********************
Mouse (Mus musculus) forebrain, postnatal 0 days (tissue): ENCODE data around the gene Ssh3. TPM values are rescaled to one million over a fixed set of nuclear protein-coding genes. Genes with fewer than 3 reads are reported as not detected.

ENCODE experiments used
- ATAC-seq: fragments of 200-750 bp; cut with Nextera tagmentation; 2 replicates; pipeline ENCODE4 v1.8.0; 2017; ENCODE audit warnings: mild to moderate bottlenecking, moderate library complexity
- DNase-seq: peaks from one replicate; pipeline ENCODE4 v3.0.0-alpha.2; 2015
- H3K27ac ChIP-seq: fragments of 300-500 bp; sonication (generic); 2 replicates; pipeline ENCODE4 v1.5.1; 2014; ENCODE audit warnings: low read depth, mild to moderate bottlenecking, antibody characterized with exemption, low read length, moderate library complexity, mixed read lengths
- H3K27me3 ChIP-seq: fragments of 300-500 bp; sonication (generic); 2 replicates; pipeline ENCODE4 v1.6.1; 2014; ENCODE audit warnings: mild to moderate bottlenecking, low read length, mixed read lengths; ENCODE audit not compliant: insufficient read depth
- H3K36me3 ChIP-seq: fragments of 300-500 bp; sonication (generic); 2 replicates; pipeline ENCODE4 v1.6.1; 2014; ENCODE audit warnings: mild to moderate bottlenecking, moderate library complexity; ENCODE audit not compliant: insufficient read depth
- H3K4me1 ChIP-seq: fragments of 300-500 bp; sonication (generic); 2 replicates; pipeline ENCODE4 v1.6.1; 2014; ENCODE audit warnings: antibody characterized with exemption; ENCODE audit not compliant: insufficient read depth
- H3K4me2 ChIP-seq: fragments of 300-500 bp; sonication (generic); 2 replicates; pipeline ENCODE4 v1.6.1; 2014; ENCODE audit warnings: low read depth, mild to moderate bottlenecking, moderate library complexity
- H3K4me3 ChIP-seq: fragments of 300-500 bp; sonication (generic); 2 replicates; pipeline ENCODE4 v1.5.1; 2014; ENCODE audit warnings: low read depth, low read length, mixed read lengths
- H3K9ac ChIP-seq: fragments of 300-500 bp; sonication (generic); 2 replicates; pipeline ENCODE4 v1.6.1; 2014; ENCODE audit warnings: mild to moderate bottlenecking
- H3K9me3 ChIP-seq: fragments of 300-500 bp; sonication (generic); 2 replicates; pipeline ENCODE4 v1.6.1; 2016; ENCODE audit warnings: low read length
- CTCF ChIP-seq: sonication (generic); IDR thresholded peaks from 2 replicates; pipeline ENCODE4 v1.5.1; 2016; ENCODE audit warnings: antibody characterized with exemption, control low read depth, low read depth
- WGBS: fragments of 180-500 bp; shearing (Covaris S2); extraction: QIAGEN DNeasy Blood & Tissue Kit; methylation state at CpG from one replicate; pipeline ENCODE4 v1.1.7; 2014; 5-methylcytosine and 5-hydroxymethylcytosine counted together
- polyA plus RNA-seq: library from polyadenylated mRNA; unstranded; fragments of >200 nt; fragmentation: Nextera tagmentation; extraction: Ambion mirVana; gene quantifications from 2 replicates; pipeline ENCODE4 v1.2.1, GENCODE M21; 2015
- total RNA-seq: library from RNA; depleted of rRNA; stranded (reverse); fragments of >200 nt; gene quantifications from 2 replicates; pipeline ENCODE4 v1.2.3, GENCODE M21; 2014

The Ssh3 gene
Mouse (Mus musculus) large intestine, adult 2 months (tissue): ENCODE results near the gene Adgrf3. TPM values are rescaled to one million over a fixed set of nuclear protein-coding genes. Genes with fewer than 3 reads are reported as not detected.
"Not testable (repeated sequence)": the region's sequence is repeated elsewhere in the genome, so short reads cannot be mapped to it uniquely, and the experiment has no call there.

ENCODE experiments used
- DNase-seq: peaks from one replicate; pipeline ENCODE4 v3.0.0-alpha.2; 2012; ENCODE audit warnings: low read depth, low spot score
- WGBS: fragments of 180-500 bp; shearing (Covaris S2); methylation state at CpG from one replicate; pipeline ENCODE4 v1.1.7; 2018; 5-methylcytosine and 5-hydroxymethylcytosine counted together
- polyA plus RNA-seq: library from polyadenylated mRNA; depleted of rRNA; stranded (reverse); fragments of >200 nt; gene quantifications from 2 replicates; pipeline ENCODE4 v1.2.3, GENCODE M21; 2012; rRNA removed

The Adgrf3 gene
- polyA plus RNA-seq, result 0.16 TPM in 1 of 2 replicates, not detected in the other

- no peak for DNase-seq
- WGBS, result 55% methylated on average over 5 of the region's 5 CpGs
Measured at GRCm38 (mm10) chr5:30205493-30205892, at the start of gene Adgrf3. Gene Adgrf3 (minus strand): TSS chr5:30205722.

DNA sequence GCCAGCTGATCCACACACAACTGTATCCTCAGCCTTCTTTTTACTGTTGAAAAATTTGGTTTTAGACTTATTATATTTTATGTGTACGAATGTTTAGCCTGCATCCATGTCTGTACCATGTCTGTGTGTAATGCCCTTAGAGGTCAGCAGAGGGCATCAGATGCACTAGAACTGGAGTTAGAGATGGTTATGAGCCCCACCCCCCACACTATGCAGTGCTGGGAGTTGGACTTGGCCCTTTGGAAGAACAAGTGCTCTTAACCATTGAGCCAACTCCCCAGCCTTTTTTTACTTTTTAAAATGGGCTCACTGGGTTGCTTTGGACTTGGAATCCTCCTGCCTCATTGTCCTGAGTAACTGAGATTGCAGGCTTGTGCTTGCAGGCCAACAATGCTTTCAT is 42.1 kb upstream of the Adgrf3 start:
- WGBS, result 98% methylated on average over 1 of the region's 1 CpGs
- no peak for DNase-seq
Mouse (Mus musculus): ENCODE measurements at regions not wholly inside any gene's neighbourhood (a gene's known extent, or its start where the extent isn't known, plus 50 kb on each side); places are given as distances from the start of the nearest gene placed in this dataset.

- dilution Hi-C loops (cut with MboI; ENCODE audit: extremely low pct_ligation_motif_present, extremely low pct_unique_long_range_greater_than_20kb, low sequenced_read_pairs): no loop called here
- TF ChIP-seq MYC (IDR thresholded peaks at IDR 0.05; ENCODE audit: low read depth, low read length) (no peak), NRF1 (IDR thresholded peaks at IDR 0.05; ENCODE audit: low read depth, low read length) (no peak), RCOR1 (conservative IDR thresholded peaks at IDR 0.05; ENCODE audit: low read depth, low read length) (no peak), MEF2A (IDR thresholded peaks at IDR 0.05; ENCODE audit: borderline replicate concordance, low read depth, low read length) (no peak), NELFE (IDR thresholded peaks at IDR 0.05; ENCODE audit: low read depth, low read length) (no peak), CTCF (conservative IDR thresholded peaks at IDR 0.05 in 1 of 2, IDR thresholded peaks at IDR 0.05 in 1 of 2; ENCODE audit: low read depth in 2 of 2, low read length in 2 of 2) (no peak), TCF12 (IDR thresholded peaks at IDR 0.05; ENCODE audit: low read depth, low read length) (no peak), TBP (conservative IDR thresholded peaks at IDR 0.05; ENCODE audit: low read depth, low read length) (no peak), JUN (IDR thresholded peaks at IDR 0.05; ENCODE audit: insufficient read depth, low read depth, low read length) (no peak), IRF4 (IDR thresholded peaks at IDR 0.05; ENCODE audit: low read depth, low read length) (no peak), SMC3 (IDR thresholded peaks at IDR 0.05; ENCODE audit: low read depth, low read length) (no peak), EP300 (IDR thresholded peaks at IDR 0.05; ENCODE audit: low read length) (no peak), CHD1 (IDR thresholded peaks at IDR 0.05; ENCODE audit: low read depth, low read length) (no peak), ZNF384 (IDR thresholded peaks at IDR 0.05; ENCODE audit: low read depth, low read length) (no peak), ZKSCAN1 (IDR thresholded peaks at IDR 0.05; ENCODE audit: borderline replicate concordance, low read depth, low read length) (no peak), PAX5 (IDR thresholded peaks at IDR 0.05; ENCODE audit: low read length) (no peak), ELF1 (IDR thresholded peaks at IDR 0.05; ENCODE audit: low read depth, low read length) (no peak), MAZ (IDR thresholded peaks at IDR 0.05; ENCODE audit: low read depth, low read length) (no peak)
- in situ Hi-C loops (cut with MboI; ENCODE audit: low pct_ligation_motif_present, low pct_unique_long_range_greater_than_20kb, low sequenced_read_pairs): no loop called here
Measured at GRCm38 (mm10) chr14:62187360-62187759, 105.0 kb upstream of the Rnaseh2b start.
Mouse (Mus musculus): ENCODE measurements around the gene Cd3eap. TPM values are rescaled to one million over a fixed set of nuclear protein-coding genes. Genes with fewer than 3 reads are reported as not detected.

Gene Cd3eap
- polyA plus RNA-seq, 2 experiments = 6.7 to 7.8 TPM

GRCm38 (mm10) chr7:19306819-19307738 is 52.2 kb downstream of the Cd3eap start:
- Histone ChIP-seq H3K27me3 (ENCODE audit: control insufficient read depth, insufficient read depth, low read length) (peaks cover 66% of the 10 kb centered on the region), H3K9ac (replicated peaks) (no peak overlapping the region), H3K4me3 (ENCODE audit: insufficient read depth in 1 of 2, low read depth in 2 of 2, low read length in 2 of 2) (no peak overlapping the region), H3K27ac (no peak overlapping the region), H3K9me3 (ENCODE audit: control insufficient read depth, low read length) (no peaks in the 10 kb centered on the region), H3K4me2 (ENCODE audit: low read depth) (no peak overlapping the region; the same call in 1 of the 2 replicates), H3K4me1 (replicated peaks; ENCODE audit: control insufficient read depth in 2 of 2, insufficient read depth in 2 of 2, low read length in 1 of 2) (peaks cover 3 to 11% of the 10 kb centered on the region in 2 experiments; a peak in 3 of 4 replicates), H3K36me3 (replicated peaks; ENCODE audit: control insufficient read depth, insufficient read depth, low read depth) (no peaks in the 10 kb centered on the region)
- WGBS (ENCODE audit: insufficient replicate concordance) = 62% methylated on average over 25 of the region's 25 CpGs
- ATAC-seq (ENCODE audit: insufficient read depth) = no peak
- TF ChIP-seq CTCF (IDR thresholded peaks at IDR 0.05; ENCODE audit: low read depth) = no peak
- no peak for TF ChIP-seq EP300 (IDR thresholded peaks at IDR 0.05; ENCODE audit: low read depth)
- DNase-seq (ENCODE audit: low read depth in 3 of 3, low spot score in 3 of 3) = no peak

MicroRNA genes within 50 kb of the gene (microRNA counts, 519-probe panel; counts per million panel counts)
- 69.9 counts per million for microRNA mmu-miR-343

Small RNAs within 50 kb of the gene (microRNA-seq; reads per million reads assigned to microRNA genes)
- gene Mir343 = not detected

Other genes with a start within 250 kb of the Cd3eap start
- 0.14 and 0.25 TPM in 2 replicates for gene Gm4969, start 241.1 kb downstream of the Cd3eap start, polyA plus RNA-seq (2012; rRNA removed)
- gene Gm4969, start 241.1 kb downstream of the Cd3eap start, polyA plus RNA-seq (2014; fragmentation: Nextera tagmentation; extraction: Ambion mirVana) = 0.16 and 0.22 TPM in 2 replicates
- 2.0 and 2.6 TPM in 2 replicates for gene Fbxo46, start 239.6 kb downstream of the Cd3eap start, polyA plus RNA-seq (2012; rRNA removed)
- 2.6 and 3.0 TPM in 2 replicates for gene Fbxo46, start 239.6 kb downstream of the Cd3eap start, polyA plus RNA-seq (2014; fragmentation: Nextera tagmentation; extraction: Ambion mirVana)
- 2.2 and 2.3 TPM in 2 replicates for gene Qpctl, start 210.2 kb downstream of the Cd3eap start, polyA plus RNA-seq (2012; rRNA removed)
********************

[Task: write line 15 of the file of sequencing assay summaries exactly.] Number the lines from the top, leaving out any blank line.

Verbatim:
- polyA plus RNA-seq: library from polyadenylated mRNA; unstranded; fragments of >200 nt; fragmentation: Nextera tagmentation; extraction: Ambion mirVana; gene quantifications from 2 replicates; pipeline ENCODE4 v1.2.1, GENCODE M21; 2015